Study Guides (248,414)
Canada (121,549)
Sociology (993)
Prof (1)

Corrections Chapter Summaries.docx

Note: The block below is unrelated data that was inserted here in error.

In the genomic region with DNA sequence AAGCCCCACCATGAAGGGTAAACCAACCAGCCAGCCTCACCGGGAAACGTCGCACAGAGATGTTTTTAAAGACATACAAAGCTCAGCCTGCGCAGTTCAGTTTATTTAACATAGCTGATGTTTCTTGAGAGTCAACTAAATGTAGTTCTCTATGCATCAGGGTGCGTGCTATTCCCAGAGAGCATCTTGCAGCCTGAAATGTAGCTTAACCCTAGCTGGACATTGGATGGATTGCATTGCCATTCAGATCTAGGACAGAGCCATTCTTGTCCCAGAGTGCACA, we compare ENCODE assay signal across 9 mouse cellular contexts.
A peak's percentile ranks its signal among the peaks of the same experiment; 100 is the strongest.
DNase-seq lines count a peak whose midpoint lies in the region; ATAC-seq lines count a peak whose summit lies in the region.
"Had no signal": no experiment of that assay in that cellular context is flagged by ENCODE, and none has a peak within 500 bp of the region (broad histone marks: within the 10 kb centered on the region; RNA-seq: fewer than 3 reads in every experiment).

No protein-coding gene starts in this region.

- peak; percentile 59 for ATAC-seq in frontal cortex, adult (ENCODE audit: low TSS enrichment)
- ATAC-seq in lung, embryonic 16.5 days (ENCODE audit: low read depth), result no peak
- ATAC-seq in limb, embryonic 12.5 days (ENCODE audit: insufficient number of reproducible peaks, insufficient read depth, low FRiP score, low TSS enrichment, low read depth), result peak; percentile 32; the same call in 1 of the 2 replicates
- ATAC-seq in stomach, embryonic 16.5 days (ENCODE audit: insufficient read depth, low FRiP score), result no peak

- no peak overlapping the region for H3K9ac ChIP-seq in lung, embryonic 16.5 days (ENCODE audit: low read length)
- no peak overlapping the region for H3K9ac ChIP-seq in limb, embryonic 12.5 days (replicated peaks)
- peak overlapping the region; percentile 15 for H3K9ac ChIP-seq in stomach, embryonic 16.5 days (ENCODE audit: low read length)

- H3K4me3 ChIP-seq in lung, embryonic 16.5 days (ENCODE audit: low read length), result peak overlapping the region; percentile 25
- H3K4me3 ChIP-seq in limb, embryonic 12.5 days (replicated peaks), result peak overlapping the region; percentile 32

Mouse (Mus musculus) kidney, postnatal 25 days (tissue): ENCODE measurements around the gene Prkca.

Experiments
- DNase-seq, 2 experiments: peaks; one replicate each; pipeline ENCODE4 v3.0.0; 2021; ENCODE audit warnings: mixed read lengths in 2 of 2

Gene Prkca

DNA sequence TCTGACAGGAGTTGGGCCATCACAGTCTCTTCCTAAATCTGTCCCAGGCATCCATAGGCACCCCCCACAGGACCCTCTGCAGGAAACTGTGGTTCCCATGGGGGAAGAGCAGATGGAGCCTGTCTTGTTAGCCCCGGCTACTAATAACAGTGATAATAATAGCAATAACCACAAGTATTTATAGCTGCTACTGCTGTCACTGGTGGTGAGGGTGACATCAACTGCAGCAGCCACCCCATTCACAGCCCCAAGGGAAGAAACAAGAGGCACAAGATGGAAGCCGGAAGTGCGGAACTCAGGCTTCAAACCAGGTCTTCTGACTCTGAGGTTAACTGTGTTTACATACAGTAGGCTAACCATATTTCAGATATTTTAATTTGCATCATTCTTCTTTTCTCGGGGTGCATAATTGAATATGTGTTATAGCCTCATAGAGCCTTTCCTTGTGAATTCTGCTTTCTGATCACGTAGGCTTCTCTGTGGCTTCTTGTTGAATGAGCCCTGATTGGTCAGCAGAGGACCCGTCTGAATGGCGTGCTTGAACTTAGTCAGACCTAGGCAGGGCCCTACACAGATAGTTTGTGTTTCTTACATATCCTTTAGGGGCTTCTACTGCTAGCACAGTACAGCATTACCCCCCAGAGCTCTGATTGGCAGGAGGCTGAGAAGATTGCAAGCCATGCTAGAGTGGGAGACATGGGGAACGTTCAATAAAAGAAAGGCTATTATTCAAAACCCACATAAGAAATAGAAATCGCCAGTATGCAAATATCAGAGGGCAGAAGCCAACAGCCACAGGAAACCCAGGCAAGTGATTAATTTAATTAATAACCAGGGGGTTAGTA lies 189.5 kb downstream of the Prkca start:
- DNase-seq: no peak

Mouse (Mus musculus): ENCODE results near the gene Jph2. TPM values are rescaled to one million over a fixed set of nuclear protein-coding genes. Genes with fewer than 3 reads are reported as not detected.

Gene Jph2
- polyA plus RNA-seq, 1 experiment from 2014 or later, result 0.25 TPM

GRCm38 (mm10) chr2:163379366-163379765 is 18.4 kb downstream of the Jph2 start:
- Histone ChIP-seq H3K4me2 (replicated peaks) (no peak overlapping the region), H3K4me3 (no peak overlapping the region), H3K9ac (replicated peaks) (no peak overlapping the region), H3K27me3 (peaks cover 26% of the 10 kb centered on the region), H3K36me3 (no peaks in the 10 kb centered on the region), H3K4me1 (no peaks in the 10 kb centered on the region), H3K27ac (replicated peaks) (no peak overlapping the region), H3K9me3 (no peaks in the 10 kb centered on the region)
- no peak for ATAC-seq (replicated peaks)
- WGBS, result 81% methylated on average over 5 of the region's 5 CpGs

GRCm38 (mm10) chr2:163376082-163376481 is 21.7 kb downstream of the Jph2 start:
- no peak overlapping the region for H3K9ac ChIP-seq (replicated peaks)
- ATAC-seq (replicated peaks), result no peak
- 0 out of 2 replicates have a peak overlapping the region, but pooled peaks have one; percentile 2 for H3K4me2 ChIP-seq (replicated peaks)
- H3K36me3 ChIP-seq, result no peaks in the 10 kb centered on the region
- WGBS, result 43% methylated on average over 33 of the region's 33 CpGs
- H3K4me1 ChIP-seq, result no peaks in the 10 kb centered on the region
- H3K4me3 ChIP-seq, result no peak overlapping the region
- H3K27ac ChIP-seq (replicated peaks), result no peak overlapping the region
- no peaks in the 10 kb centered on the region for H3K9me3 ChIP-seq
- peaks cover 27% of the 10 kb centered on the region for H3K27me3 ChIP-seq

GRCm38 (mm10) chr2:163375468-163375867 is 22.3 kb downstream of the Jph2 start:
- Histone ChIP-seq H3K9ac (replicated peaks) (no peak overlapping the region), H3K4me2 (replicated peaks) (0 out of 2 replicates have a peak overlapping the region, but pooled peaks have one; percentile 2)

13 Pages
Unlock Document

Sociology 2256A/B